Don’t treat customers like intruders

Published 12:00 am Friday, September 26, 2003

She didn’t ask how we were doing. Not a smile, not a friendly "Hello," not even a "Good afternoon."

Instead, this person looked at us like we had invaded her territory. She was a mother bear, and we had just walked into her den and tied rope around her cubs.

The only problem, of course, is that we had invaded nothing and she was not keeping flock over anything. Rather, we were customers at a Demopolis restaurant, and she was supposed to be our waitress.

Email newsletter signup

Because the purpose of this article has nothing to do with embarrassment, I will not name the restaurant where a friend and I went to eat last weekend. I won’t print the person’s name, nor will I give subtle hints that allow you to figure out where we ate.

There’s another reason I have decided not to print the name of this restaurant. All over Demopolis, whether it be in restaurants or retail stores, I’ve noticed an alarming trend of poor service. Obviously, this isn’t the case for every store in town, but no one would argue that poor service has become far too normal around here.

Let’s take my lunch last week.

The whole thing started wrong when we walked in the door. Though there were two people at the front of the restaurant, we walked in and no one said "hello." Rather, we looked around for a few minutes and decided to find our own seats.

This was a Sunday afternoon, and after playing a round of golf, my friend and I found a room with a TV in order to catch the end of a couple of football games. We turned on the TV to watch the end of the games, and waited patiently for a server.

Probably 10 minutes later, someone came and brought us a menu. Our waitress didn’t take our drink orders or ask us if there was anything we would like. Instead, she plopped the menus on the table and walked away.

As we looked over the menu and watched parts of the football game, we noticed that music began playing in the room where we were watching TV (when we entered, no music was playing.) What’s worse is the music got louder and louder &045; we simply walked to the TV and turned its volume up louder just to hear the commentary.

Though this sounds amazing, we finally got up out of our chairs and walked to the front to request a drink. Finally, those drinks came &045; again, about 10 minutes later.

Eventually, our food orders were taken, and even though there were only two or three other tables in the restaurant being served, we didn’t get our food for nearly 35 minutes.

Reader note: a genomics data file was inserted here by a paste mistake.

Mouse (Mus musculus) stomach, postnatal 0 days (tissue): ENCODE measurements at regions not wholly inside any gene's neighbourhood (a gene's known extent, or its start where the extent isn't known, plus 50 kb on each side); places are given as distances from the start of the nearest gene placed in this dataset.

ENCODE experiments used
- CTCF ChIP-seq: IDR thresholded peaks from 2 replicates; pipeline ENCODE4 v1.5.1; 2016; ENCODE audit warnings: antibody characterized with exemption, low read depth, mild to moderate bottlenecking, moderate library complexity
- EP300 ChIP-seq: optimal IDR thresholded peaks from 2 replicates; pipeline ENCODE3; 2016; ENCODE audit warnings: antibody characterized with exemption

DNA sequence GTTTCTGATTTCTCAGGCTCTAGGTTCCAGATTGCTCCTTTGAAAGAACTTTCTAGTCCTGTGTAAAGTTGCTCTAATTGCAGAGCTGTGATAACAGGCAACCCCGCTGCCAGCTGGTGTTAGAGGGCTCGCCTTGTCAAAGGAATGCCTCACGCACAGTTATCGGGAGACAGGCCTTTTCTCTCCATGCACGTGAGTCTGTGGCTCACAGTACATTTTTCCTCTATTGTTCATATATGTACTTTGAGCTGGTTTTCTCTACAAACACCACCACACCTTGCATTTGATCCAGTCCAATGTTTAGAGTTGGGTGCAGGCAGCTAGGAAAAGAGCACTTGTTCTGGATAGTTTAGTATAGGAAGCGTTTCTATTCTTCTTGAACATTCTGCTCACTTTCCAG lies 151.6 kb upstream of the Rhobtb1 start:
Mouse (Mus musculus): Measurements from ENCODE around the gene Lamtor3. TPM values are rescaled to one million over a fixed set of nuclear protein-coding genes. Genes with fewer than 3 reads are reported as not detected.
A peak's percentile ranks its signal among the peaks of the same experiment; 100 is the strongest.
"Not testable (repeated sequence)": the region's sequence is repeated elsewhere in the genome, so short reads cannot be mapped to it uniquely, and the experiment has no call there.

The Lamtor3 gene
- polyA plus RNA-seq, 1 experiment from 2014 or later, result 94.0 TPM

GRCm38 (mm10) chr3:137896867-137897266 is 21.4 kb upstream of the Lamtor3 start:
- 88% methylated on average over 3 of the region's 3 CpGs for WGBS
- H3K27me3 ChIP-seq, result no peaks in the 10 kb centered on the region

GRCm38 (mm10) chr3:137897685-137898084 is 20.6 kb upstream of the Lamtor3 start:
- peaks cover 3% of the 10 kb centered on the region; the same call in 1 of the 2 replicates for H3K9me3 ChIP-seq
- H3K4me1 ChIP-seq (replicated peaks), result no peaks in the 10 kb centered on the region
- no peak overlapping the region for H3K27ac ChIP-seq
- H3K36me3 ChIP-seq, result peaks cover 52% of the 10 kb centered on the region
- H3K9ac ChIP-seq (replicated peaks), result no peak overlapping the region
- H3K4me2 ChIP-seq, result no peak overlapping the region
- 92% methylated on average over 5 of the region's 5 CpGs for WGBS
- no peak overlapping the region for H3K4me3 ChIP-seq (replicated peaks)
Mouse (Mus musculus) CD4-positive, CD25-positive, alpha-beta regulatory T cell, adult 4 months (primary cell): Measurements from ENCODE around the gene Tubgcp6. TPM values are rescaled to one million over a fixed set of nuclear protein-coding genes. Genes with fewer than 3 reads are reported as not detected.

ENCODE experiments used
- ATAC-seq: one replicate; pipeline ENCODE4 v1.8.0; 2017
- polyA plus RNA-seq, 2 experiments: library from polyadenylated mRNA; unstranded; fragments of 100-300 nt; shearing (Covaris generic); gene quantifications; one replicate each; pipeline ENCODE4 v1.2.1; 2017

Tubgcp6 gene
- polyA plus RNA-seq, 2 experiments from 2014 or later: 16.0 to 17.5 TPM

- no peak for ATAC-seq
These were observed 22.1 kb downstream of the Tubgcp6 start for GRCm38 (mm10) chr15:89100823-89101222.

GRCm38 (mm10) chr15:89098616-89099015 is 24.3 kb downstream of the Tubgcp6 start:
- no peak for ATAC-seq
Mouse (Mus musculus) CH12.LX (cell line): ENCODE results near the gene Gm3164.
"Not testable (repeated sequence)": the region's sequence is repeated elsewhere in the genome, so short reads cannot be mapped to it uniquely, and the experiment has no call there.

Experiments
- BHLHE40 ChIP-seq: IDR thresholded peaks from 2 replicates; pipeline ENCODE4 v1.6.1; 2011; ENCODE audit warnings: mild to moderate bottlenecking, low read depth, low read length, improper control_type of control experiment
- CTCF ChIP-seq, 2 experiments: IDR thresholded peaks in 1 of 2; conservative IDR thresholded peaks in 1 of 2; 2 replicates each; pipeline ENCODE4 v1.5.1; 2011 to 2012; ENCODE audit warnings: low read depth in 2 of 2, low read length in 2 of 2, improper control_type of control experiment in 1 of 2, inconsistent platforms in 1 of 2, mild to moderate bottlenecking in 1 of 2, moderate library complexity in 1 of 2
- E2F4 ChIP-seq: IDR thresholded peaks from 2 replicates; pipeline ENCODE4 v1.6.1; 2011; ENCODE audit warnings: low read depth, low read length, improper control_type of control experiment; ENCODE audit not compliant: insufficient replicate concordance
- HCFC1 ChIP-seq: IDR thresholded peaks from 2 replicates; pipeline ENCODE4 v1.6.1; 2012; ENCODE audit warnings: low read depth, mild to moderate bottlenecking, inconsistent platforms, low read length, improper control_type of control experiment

When we completed our meal, we never got a ticket. Instead, we walked the front counter, miserable over the poor service already.

Because I lost the little side wager on golf, I had to buy the food, and when I asked for a ticket from the front counter, the woman standing there never looked me in the eye.

A few minutes passed, and I did something I don’t regularly do.

A few minutes later, a woman from the back finally walked to the front and rung up our meal.

Though it was probably classless on my part, I left a 50-cent tip. Never before have I done that, and I hope I never have to again in Demopolis.

You see, here’s the problem with poor service. The people at the front desk of that restaurant didn’t know who I was. They didn’t know if I was a bum off the street who found enough money to have a decent meal. They also didn’t know if I owned a major company and I was scouting Demopolis as a location for my new industry.

If I had been a prospective employer, I would have walked out of that restaurant, gotten in my car and left the city as soon as I could. I would have judged the work habits of people in Demopolis by that one crummy restaurant.

We all know service in Demopolis isn’t always that bad. In fact, there are some restaurants and retail stores in town that do a fabulous job of making sure the customer is the top priority. We also know there are business and restaurant owners who spend a majority of their time pushing employees to treat customers better.

Unfortunately, the poor service at that one restaurant could have ruined it for every other member of the work force in Demopolis. The right visit at the wrong location could have cost this city more than you’ll ever know.

Whether you know this or not, the service industry in Demopolis is the most important industry we have. Without good workers who treat customers like kings, we will struggle to improve &045; both socially and economically.

Based on that poor experience, I personally ask that employers take a minute with their employees and stress the importance of customer service. Restaurants that make customers feel like intruders have no business being open. And customers who are treated as intruders will never again support those stores.